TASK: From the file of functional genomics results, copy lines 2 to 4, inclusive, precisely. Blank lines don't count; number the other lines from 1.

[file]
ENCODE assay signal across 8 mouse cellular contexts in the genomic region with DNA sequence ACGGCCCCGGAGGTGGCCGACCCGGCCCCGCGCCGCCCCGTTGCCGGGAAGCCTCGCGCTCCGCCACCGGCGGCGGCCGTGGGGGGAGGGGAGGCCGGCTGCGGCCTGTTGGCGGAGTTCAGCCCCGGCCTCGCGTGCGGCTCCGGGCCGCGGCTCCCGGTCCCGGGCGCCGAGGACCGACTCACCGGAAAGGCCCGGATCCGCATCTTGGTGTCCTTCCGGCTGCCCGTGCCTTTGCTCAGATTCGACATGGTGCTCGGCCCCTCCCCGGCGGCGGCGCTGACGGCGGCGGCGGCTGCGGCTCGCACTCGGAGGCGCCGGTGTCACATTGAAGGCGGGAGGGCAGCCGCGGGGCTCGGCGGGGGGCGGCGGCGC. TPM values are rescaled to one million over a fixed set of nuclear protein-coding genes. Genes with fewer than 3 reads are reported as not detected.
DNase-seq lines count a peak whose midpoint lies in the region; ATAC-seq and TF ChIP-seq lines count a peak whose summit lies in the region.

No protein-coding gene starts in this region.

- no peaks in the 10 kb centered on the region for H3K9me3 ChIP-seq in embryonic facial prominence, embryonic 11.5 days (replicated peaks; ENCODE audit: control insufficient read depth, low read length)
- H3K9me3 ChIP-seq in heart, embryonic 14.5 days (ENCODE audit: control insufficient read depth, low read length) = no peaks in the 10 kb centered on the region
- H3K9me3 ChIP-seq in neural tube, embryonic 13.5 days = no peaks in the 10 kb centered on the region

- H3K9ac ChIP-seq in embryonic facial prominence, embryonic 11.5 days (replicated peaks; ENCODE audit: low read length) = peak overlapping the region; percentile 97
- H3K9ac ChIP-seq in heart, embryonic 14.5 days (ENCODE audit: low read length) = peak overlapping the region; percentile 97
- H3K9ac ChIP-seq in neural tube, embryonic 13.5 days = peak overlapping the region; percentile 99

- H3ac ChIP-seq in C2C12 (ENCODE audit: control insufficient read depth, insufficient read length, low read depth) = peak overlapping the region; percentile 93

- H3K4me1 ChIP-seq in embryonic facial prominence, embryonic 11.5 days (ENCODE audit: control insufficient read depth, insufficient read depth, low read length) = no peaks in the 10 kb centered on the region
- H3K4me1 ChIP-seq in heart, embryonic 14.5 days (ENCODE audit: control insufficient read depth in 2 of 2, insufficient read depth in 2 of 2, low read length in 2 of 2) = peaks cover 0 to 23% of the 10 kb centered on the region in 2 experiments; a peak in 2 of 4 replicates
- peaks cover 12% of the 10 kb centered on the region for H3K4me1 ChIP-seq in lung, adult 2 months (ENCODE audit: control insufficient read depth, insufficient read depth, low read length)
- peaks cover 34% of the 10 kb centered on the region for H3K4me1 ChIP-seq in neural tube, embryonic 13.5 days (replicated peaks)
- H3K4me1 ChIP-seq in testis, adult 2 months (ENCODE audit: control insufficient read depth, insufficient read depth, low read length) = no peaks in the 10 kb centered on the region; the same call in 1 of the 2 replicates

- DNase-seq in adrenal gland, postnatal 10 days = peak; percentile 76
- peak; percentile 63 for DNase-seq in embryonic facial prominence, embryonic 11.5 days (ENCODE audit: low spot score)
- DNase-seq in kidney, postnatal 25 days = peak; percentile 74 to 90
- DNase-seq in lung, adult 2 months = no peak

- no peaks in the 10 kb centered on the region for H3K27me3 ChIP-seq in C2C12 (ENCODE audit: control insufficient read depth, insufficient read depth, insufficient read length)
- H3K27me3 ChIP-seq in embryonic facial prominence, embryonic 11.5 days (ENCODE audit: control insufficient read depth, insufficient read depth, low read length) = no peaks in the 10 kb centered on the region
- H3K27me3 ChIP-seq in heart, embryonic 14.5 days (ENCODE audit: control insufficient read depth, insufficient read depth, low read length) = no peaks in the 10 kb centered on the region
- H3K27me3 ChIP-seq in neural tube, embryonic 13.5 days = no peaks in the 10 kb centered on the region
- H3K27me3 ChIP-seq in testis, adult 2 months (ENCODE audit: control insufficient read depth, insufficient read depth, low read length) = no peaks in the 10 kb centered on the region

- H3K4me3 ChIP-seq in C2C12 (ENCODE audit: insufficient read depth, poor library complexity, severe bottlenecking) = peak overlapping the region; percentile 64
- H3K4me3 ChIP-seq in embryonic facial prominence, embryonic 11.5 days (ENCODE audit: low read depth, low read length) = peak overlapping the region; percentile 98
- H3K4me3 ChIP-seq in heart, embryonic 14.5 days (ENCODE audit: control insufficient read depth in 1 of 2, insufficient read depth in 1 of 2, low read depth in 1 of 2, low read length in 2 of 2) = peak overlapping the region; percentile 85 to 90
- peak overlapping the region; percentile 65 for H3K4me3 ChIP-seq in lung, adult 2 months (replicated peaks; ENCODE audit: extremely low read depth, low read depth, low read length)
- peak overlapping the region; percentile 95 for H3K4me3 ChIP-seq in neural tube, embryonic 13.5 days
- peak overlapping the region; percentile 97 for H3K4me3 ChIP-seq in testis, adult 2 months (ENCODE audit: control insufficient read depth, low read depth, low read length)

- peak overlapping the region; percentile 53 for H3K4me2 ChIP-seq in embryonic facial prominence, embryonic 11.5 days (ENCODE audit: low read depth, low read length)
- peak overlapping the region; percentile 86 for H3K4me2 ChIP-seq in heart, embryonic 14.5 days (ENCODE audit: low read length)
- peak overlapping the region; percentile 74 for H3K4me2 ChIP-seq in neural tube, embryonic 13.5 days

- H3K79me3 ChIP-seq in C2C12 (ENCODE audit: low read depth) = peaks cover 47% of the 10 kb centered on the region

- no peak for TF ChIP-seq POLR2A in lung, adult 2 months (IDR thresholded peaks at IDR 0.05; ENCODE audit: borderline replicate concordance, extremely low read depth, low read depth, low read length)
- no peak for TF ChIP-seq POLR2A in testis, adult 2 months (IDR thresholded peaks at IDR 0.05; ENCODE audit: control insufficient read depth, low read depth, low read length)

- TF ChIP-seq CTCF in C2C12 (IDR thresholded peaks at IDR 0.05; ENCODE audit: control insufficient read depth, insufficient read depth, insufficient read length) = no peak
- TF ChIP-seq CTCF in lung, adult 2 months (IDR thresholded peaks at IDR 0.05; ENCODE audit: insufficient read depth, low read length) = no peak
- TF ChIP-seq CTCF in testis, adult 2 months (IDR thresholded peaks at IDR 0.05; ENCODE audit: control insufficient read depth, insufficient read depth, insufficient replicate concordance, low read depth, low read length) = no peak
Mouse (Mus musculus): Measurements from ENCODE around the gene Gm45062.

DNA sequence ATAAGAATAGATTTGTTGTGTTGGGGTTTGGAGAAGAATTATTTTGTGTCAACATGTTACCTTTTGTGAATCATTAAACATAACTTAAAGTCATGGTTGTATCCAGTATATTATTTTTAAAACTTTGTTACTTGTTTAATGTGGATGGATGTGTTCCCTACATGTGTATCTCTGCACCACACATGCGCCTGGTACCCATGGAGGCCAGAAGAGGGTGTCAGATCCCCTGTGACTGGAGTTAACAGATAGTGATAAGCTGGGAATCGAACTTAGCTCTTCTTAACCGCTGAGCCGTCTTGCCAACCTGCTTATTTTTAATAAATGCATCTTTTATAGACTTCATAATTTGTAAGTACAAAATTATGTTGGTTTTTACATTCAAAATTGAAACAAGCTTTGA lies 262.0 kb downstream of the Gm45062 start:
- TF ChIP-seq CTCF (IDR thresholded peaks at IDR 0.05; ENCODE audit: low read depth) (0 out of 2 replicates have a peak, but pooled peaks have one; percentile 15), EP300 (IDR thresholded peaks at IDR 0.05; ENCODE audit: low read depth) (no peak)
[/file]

DNase-seq lines count a peak whose midpoint lies in the region; ATAC-seq and TF ChIP-seq lines count a peak whose summit lies in the region.

No protein-coding gene starts in this region.

- no peaks in the 10 kb centered on the region for H3K9me3 ChIP-seq in embryonic facial prominence, embryonic 11.5 days (replicated peaks; ENCODE audit: control insufficient read depth, low read length)